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Opening door from the outside without power

tmwong

Member
Verified Owner
Joined
Dec 3, 2022
Messages
51
Cars
Lucid Air Grand Touring
So… in the event that the power fails, how does one open the doors from the outside? I don’t see how this is possible unless there’s a physical way to bypass the electronic lock, which seems insecure.


- T
 
You have to tap the 12v. Otherwise break the window
 
You have to tap the 12v. Otherwise break the window
Having been in this situation before.... you can't tap the 12v because you can't open the trunk to get to it. Breaking a window would work. With the way the door lever pulls backwards to open, we were able to use the old coat hanger thing where you wedge behind the window and pull the lever back to get the front door open.
 
Having been in this situation before.... you can't tap the 12v because you can't open the trunk to get to it. Breaking a window would work. With the way the door lever pulls backwards to open, we were able to use the old coat hanger thing where you wedge behind the window and pull the lever back to get the front door open.
Tap the 12 v from the rear passenger wheel well pigtails.
 
Tap the 12 v from the rear passenger wheel well pigtails.
This is an instance when the forum is more helpful than Lucid. I was at the car, trying to figure out what to do. I called Lucid CS, they took half an hour to answer. And when they did, the person told me he didn't know any way to get into an "offline" car.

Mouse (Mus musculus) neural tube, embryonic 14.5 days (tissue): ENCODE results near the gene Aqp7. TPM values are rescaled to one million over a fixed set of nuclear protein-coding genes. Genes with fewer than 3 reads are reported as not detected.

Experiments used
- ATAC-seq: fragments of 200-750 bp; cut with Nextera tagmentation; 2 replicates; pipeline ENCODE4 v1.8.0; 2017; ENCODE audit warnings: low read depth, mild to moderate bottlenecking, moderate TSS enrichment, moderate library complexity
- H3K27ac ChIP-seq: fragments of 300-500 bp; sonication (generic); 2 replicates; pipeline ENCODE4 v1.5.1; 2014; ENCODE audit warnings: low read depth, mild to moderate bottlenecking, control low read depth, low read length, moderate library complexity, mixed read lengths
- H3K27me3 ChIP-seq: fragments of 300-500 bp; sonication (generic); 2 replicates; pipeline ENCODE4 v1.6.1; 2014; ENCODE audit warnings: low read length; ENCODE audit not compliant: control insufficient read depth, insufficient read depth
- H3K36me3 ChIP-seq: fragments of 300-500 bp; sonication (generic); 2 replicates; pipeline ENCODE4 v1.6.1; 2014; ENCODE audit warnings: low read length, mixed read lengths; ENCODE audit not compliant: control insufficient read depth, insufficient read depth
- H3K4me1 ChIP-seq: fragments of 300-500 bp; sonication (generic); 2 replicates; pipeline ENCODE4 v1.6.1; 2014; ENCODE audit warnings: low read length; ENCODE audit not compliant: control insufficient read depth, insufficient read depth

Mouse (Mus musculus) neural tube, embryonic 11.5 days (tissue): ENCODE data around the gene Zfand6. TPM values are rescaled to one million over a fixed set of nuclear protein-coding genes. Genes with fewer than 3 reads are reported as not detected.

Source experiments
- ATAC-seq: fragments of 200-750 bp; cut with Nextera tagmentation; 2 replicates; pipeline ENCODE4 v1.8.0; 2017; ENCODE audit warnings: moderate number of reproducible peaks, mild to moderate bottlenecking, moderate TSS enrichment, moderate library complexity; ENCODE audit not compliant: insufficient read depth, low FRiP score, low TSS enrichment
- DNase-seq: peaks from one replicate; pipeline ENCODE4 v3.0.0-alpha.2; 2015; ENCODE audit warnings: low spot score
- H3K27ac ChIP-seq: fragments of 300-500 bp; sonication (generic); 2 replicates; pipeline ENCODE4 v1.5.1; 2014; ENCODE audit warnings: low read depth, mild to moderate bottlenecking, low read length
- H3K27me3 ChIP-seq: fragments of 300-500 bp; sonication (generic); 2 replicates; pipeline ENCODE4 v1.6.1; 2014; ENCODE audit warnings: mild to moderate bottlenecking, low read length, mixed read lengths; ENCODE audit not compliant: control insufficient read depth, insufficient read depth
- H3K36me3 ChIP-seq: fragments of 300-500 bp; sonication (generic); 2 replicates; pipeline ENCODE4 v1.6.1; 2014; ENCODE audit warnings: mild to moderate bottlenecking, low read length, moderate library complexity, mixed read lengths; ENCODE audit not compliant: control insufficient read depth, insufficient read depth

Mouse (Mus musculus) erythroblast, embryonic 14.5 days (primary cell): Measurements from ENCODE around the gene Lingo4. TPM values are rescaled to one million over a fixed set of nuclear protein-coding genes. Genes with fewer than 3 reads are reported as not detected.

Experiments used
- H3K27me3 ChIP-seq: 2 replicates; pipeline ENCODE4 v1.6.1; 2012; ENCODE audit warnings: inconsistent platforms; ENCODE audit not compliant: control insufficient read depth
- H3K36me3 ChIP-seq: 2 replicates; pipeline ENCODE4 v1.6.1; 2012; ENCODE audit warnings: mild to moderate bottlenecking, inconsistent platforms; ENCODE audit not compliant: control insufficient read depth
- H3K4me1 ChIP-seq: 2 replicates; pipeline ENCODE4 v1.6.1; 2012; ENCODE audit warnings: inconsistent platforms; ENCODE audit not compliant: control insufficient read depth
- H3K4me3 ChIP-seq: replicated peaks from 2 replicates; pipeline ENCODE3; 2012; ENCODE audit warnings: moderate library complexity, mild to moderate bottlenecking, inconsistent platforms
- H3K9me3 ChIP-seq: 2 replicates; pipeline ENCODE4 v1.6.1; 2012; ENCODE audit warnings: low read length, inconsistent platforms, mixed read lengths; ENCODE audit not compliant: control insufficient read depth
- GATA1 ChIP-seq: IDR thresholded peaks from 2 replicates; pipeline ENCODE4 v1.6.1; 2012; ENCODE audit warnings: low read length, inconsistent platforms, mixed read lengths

So… in the event that the power fails, how does one open the doors from the outside? I don’t see how this is possible unless there’s a physical way to bypass the electronic lock, which seems insecure.


- T

I still wish all EVs should continue to have a backup physical key like Nissan Leaf and Kia EV6...

It's less of a headache and cost for manufacturers to skip the physical key feature but it's a step backward in redundancy and safety.
 
I still wish all EVs should continue to have a backup physical key like Nissan Leaf and Kia EV6...

It's less of a headache and cost for manufacturers to skip the physical key feature but it's a step backward in redundancy and safety.
It's the cost of one key.

My Corvette (electric doors) has an emergency key that can be used to open the trunk. From there I can open the driver's door and then the hood where I can deal with the dead battery. Much nicer than getting on the ground, opening a wheel well cover (can this even be done without tools?) and connecting a voltage source.
 
It's the cost of one key.
And the lock to put it in, and mechanical linkage to the door mechanism, and assembly and adjustment time for those, plus logistics costs.
 
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